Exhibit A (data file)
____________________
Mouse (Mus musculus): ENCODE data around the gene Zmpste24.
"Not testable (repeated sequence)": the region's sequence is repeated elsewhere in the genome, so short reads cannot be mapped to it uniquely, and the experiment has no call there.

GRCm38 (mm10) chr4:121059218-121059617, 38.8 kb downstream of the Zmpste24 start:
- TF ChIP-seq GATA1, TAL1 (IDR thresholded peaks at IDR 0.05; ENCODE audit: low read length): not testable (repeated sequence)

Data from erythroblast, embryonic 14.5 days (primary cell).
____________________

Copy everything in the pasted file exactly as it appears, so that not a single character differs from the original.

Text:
Mouse (Mus musculus): ENCODE data around the gene Zmpste24.
"Not testable (repeated sequence)": the region's sequence is repeated elsewhere in the genome, so short reads cannot be mapped to it uniquely, and the experiment has no call there.

GRCm38 (mm10) chr4:121059218-121059617, 38.8 kb downstream of the Zmpste24 start:
- TF ChIP-seq GATA1, TAL1 (IDR thresholded peaks at IDR 0.05; ENCODE audit: low read length): not testable (repeated sequence)

Data from erythroblast, embryonic 14.5 days (primary cell).